Shell said it plans to buy the BP stake in the North Sea Shearwater field they share, superseding a deal agreed by the British oil major last month.
“Shell U.K. Ltd. has agreed to purchase BP’s interest in the Shearwater gas hub,” a spokesperson for the Anglo-Dutch company said Friday, without disclosing terms. “The move reflects Shell’s strategy of focusing our upstream activities on fewer, existing positions to generate material returns for shareholders and to fund the growth of our new low-carbon portfolio.”
Shell, already the operator of the field, has right of first refusal to any sale by BP. As such, its decision to acquire the stake puts an end to BP’s deal to divest the holding to Tailwind Energy, an explorer backed by trading house Mercuria Energy Group Ltd.
BP and Tailwind didn’t immediately respond to requests for comment.
Shell is acquiring BP’s 27.5% working interest in Shearwater, expanding its stake to 55.5%, and a share of the SEAL and SILK pipelines, according to the company. The deal is subject to regulatory approval.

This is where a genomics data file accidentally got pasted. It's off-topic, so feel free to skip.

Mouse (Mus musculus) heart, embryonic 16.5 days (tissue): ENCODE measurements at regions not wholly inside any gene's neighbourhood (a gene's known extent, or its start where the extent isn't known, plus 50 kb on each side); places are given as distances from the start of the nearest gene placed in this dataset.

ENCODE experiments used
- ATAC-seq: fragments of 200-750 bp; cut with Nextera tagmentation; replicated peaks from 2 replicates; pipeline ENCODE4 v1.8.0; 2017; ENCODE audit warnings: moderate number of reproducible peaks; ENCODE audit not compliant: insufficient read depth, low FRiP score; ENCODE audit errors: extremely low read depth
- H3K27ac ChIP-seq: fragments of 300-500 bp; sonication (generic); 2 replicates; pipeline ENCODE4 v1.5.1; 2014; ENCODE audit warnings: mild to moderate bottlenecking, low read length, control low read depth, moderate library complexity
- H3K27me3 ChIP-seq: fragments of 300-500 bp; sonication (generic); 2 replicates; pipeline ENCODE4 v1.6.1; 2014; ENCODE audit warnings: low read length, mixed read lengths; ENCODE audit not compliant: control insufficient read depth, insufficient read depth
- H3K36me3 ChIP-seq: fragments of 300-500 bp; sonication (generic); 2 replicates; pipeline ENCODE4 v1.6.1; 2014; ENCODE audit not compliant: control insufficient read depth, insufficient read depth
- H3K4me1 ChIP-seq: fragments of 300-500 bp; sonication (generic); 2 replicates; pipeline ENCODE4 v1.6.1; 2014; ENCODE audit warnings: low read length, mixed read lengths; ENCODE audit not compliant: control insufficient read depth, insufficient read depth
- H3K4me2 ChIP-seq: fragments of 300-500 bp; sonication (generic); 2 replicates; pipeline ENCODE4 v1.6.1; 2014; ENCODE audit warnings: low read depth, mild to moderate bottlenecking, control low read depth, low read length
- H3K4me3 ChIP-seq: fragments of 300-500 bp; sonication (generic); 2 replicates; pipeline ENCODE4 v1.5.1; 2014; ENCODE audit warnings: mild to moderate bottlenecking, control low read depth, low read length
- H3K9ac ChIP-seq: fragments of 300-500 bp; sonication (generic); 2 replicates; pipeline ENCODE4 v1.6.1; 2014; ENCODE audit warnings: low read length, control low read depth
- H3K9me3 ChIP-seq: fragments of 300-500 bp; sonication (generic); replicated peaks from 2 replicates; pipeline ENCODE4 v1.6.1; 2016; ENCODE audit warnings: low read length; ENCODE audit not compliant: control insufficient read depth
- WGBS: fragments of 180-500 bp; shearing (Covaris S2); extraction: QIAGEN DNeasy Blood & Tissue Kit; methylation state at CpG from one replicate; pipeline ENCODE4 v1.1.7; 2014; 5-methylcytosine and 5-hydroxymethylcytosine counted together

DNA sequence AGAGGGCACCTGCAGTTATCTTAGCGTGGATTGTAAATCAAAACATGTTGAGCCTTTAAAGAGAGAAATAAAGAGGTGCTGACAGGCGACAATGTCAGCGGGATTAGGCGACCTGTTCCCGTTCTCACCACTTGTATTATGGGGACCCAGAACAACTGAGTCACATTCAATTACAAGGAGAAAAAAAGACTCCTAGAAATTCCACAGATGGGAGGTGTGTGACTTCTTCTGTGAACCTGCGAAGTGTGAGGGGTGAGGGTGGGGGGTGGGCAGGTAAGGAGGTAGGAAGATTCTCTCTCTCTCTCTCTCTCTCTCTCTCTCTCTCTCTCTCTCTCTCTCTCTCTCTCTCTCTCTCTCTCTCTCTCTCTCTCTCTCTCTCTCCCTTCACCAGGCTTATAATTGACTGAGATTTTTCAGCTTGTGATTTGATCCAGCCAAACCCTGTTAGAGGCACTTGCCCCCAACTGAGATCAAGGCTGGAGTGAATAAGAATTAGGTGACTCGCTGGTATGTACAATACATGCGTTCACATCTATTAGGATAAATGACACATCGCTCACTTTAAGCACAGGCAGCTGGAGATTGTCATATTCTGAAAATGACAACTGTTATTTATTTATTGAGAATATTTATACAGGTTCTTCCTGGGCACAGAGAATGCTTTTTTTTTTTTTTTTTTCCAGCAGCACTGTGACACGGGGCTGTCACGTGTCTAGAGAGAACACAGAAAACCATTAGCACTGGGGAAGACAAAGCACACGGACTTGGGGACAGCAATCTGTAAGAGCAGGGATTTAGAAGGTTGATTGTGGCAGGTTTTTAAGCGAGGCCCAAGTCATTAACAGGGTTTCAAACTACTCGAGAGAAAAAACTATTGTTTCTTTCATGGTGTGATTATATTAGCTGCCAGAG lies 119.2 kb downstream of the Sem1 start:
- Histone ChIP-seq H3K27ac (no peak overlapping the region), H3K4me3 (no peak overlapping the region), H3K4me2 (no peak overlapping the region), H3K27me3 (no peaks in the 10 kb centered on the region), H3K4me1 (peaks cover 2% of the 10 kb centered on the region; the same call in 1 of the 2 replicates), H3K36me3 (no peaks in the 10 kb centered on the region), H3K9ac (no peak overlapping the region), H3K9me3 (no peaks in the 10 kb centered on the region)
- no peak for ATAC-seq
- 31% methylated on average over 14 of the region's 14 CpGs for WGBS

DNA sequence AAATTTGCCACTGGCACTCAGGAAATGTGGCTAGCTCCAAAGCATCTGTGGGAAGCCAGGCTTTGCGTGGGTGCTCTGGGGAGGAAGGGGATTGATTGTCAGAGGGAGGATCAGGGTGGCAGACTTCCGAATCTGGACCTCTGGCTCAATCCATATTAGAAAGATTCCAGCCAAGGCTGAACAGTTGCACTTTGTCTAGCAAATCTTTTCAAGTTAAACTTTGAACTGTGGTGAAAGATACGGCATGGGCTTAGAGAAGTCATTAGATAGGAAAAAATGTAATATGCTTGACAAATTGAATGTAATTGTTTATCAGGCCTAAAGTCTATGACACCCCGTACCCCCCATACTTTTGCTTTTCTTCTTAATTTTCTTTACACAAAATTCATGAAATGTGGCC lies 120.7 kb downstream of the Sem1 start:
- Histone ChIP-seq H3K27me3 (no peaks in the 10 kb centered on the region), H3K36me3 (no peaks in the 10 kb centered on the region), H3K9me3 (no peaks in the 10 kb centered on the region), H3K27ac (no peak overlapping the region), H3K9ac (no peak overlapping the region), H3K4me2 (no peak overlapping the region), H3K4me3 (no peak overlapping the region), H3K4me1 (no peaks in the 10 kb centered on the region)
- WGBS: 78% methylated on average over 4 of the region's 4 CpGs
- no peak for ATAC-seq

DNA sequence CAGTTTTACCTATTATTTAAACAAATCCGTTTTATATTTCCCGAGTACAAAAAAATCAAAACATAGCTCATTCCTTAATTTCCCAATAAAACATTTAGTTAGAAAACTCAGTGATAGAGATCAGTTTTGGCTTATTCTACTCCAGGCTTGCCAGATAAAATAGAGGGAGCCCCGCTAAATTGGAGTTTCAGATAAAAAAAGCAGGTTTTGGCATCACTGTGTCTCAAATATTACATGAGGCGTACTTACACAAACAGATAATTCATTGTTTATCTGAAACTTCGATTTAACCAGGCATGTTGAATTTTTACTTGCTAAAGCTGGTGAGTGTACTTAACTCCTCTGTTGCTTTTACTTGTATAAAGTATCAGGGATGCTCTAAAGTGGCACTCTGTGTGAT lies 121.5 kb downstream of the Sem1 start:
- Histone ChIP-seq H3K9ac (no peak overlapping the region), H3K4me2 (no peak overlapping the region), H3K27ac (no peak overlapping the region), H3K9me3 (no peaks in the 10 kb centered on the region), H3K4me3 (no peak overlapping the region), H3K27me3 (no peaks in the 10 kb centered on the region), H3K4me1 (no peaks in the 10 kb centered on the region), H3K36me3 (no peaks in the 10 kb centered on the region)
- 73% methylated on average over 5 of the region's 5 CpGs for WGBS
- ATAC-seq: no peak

The planned transaction comes amid a pickup in North Sea mergers and acquisitions as companies look to make the most of crude’s recovery from its pandemic-induced slump. BP’s disposal is part of a $25 billion asset-sale program to help ease its debt burden and fund investments in low-carbon energy.
BP had initially intended to sell the asset to Premier Oil Plc as part of a $625 million package, but the plan was scrapped last year following a reverse takeover of Premier by Chrysaor Holdings Ltd.
Part of an important hub in the North Sea, Shearwater pumps about 18,000 barrels of oil equivalent a day, having peaked in 2004 at more than 160,000 barrels a day.